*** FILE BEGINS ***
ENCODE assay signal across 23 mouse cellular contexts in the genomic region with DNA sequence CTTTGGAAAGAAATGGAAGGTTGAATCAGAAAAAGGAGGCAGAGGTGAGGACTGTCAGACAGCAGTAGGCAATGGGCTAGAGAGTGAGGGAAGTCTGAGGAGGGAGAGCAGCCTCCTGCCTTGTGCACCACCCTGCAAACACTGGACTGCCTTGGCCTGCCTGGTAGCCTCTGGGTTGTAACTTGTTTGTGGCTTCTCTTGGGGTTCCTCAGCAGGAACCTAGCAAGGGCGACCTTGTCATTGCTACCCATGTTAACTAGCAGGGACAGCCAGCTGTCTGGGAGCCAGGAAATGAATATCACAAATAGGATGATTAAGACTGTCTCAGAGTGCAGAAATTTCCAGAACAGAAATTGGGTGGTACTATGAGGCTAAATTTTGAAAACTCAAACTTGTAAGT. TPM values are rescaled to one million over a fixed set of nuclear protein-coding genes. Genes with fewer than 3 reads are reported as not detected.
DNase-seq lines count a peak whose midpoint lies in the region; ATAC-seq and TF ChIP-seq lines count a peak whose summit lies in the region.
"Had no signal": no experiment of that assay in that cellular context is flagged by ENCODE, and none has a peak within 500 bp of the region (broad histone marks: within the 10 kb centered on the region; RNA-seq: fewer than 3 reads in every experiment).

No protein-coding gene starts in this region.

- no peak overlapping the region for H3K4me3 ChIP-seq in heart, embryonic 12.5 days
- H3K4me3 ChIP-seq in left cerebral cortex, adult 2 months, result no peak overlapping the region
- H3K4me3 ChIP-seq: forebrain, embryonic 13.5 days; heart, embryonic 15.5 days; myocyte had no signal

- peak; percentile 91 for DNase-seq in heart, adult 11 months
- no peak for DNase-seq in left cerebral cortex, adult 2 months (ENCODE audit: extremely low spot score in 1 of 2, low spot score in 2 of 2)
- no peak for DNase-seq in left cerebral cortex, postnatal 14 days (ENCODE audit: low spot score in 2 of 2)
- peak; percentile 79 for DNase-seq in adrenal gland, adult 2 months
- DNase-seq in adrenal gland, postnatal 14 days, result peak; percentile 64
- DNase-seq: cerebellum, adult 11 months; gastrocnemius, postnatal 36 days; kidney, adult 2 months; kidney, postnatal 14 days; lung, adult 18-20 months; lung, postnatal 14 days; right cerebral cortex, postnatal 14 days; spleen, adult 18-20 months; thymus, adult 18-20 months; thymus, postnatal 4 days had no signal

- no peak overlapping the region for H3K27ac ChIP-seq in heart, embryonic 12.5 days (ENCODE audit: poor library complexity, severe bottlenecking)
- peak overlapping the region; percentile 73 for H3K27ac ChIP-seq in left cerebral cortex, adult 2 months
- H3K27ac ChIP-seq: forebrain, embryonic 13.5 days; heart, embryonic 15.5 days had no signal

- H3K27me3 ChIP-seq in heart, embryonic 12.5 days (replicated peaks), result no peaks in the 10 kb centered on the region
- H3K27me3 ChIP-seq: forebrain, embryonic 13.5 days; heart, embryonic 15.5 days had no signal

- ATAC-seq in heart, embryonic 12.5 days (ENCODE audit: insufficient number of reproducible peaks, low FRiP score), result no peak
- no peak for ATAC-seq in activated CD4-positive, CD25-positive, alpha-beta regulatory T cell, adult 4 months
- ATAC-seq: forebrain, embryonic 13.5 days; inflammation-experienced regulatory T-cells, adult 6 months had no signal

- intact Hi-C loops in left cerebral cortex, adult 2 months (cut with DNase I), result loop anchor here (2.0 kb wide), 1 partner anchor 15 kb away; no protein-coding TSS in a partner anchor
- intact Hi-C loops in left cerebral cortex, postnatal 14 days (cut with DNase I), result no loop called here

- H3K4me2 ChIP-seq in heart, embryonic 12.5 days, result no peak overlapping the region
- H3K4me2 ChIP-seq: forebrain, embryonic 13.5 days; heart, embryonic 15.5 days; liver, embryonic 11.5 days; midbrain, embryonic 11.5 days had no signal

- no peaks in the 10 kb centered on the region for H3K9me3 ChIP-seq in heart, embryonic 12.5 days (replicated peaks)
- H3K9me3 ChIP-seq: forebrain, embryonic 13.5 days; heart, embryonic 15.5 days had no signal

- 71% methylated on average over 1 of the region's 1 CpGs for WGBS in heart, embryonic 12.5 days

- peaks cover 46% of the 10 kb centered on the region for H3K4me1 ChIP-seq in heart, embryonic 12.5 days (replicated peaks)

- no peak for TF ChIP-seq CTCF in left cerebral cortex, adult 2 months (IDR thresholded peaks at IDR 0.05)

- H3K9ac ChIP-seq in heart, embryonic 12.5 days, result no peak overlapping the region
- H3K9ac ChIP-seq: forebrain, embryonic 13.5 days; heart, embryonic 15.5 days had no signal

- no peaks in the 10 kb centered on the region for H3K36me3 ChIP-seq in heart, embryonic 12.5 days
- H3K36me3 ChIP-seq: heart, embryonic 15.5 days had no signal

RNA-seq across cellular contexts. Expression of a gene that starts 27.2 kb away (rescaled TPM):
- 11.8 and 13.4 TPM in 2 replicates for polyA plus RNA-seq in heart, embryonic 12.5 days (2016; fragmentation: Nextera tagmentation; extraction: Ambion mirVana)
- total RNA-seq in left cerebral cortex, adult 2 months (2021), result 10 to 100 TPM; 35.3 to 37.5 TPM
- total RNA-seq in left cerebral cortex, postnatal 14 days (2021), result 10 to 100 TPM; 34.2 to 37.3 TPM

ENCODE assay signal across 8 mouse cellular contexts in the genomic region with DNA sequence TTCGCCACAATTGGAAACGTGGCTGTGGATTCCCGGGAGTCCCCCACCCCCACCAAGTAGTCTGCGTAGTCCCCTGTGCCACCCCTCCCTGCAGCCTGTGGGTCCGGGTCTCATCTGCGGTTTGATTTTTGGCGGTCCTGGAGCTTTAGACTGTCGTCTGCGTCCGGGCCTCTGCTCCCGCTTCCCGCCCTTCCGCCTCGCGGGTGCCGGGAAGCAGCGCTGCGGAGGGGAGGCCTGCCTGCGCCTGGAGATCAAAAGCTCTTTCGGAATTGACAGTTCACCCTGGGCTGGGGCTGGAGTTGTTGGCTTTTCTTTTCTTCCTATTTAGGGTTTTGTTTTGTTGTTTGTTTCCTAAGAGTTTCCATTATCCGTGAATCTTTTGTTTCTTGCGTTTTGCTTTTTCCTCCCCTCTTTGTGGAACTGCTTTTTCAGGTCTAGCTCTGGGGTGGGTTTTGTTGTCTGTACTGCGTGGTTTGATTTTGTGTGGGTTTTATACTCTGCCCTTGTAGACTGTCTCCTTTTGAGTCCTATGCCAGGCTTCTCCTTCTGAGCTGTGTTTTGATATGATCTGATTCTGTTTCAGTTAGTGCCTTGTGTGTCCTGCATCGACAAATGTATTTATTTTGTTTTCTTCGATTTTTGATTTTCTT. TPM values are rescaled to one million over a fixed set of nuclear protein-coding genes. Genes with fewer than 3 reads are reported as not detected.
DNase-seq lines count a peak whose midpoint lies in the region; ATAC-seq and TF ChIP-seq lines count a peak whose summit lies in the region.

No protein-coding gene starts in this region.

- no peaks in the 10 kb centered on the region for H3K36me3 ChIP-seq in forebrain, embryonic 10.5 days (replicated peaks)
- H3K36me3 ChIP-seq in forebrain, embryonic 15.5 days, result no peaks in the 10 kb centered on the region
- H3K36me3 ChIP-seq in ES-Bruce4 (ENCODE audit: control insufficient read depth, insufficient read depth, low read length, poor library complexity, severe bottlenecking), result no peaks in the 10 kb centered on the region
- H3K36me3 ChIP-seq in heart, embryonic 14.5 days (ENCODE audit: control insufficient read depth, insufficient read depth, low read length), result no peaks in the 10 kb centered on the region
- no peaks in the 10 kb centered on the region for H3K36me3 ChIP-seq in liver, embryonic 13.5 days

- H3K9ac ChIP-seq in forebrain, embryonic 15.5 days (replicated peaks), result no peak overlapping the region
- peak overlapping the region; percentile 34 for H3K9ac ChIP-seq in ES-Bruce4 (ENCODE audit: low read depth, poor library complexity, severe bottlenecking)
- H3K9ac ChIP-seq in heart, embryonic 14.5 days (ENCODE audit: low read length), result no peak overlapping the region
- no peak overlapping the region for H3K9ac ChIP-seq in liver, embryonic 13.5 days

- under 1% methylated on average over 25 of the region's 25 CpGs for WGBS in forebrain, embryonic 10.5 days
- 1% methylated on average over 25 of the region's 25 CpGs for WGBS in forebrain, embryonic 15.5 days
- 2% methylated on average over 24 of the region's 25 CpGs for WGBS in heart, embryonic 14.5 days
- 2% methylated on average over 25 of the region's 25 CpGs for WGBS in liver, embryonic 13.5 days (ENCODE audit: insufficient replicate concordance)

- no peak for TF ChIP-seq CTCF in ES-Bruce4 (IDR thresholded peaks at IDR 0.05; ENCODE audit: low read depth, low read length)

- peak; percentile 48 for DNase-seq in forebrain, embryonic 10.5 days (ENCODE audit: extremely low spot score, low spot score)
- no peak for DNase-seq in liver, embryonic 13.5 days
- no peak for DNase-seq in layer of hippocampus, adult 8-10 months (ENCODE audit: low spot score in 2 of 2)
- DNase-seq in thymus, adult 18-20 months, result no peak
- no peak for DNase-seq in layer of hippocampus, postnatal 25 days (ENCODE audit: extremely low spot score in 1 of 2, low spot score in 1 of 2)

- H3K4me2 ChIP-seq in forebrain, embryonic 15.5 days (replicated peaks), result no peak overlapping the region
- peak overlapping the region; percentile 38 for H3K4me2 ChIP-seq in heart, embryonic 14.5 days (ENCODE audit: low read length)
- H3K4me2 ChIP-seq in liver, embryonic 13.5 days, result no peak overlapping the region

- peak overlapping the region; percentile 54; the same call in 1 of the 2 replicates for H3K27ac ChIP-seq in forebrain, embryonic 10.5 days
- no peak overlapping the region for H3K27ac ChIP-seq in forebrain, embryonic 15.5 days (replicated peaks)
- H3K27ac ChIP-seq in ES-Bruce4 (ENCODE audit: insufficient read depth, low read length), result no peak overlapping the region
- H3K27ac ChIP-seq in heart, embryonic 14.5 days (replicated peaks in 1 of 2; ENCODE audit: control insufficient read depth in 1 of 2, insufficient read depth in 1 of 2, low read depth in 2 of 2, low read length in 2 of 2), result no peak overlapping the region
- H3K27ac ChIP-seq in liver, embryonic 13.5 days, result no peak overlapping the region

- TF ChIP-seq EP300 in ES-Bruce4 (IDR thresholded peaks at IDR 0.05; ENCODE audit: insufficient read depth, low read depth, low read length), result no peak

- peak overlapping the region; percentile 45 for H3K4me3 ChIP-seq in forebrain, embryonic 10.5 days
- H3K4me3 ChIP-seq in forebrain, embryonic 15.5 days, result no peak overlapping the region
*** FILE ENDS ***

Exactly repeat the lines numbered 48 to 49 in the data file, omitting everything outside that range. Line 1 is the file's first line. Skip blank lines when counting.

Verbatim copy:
- peak overlapping the region; percentile 34 for H3K9ac ChIP-seq in ES-Bruce4 (ENCODE audit: low read depth, poor library complexity, severe bottlenecking)
- H3K9ac ChIP-seq in heart, embryonic 14.5 days (ENCODE audit: low read length), result no peak overlapping the region